What are my obligations under the I-864 Affidavit of Support? - Resources Blog - US Immigration FAQs - Richards and Jurusik Immigration Law - Buffalo NY

Most persons being sponsored for permanent status (green card) in the United States must meet certain financial requirements, or have a sponsor that meets these requirements. Here are the legal obligations the signatory of Form I-864 Affidavit of Support.

What is USCIS Form I-864 Affidavit of Support?

The USCIS Form I-864 Affidavit of Support is a legally enforceable contract entered into by a US citizen or US permanent resident agreeing to financially support an intending immigrant to the US. The signatory of the affidavit of support becomes the financial sponsor once the intending immigrant becomes a lawful permanent resident. If you sign the affidavit of support, you accept legal responsibility for financially supporting the sponsored immigrant(s), generally until they become US citizens or are credited with 40 quarters of work.

How long does the affidavit of support last?

The affidavit of support and the sponsor’s responsibility can last until the beneficiary either becomes a US citizen or is credited with 40 quarters of work (usually 10 years). Your obligation as a sponsor also ends if you or the individual sponsored becomes a US citizen, dies, or if the individual sponsored ceases to be a lawful permanent resident and departs the United States.

How does divorce impact the affidavit of support?

Divorce does NOT end the sponsorship obligation.

What are my obligations under the affidavit of support?

If an immigrant you sponsored receives any “means-tested public benefits,” you are responsible for repaying the cost of those benefits to the agency that provided them. If you do not repay the debt, the agency or the immigrant can sue you in court to get the money owed. Any joint sponsors and household members who allowed the sponsor to combine their income with the sponsor’s income to meet the minimum income requirements are also legally responsible for financially supporting the sponsored immigrant. In fact, any joint sponsor and household member are jointly or severally liable with the petitioning sponsor, meaning that the joint sponsor and household member are independently liable for the full extent of the reimbursement obligation and can be sued in court or be asked to pay the money owed, even if the petitioning sponsor is not sued or asked for money.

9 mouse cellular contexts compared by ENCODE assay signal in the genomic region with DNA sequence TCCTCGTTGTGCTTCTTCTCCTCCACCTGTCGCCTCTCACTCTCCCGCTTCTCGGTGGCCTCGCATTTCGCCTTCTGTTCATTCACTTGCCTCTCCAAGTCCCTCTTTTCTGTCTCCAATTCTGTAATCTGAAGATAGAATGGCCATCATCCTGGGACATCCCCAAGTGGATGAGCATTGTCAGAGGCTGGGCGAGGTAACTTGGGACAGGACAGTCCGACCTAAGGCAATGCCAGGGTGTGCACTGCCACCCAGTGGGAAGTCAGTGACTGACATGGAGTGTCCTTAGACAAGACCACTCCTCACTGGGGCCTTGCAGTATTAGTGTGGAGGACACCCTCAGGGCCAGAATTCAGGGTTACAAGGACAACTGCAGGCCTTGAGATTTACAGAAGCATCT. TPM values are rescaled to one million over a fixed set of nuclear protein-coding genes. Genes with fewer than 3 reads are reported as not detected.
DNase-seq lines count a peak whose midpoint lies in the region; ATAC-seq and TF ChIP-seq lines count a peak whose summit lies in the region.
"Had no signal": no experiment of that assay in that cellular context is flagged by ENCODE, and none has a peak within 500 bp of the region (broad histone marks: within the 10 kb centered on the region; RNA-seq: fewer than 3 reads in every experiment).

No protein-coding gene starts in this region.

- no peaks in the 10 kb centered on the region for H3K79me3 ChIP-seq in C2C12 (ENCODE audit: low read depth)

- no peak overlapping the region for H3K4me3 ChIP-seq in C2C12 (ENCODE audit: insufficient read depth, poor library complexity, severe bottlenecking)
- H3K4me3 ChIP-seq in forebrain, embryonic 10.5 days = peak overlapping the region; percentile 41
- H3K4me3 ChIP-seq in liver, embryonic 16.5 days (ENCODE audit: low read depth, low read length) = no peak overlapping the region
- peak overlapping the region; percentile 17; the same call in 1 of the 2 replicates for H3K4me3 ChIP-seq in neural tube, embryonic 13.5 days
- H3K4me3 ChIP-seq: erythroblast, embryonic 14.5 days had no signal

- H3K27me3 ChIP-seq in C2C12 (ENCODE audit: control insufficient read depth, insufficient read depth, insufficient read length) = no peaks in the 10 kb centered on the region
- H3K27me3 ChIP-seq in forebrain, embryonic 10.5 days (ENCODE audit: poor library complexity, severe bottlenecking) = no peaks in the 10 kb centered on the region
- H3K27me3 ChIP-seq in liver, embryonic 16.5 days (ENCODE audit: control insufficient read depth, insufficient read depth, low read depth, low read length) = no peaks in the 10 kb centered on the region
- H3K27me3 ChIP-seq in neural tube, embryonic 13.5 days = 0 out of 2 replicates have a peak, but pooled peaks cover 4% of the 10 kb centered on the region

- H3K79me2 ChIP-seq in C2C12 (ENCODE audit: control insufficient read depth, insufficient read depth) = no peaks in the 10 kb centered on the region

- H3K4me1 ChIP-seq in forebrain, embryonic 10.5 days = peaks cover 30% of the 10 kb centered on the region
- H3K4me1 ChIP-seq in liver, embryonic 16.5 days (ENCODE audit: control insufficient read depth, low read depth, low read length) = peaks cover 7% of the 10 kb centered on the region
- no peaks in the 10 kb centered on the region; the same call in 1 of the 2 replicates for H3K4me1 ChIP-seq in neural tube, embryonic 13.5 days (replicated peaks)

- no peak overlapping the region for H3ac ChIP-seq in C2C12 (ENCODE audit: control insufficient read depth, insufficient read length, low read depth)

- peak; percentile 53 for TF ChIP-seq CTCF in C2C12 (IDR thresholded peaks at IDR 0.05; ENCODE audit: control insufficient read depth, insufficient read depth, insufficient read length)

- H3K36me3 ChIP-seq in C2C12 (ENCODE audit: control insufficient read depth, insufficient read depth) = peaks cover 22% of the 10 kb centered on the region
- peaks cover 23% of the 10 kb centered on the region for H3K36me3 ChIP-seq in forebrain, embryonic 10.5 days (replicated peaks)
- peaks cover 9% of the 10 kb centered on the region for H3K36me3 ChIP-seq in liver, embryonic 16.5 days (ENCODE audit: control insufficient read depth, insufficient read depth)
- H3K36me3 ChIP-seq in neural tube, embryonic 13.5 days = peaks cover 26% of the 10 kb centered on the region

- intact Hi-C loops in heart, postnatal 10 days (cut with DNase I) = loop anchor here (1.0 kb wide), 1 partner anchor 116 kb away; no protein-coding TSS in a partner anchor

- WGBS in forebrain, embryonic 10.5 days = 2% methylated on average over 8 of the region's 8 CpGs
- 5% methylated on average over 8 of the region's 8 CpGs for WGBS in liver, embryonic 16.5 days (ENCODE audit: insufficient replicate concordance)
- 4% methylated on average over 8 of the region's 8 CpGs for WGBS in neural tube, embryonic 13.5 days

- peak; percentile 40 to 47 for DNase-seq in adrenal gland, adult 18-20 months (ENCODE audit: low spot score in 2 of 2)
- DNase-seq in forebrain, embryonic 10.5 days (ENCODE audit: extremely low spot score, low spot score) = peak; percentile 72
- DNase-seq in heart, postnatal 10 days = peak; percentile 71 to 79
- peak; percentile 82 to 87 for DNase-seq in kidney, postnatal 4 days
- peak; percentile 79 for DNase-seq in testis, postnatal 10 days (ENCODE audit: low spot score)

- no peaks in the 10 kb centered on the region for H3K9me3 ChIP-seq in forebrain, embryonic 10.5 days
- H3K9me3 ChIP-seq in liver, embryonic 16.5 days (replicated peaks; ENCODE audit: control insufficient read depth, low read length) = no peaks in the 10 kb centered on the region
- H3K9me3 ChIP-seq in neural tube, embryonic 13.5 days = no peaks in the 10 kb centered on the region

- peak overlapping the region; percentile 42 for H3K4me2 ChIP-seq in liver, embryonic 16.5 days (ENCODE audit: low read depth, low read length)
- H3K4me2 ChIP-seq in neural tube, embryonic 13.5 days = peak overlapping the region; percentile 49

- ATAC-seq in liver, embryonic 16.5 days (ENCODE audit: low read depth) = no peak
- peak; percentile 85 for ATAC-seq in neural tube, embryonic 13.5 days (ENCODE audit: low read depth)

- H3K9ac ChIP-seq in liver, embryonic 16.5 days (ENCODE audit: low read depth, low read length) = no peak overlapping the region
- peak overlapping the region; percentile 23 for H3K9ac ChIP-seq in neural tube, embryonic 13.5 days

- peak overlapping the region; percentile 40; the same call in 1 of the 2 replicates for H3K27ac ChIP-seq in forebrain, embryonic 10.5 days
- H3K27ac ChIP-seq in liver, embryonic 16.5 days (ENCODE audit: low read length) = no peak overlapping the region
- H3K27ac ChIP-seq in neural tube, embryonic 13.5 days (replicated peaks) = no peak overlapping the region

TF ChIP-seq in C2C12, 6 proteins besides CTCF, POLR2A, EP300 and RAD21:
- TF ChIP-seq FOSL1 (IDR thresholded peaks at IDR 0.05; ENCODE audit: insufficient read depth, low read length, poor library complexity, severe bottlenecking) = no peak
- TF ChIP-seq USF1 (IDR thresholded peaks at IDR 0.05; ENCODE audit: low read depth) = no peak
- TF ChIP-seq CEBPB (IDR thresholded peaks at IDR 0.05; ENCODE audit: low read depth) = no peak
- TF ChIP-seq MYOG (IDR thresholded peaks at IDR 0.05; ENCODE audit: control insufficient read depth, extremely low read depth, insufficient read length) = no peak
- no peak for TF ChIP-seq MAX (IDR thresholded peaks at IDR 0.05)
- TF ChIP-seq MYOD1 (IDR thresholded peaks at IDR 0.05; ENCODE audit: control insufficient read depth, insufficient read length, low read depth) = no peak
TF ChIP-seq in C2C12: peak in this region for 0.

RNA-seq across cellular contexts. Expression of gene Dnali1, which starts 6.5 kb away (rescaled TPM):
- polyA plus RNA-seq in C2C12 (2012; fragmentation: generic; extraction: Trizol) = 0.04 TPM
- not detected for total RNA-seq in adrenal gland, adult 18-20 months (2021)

The complete financial support requirements are detailed in USCIS Form I-864P Poverty Guidelines.

What is a “means-tested public benefit?”

Federal means-tested public benefits include food stamps, Medicaid, Supplemental Security Income (SSI), Temporary Assistance for Needy Families (TANF), and the State Child Health Insurance Program (SCHIP). Each state will determine which, if any, of its public benefits are means-tested. If a state determines it has programs that meet this definition, we encourage them to notify the public on which programs are included. You can also check with the state public assistance office for more information.

The following federal and state programs are NOT included as means-tested benefits:

  • Emergency Medicaid
  • Short-term, non-cash emergency relief
  • Services provided under the National School Lunch and Child Nutrition Acts
  • Immunizations and testing and treatment for communicable diseases
  • Student assistance under the Higher Education Act and the Public Health Service Act
  • Certain forms of foster-care or adoption assistance under the Social Security Act
  • Head Start programs
  • Means-tested programs under the Elementary and Secondary Education Act
  • Job Training Partnership Act programs

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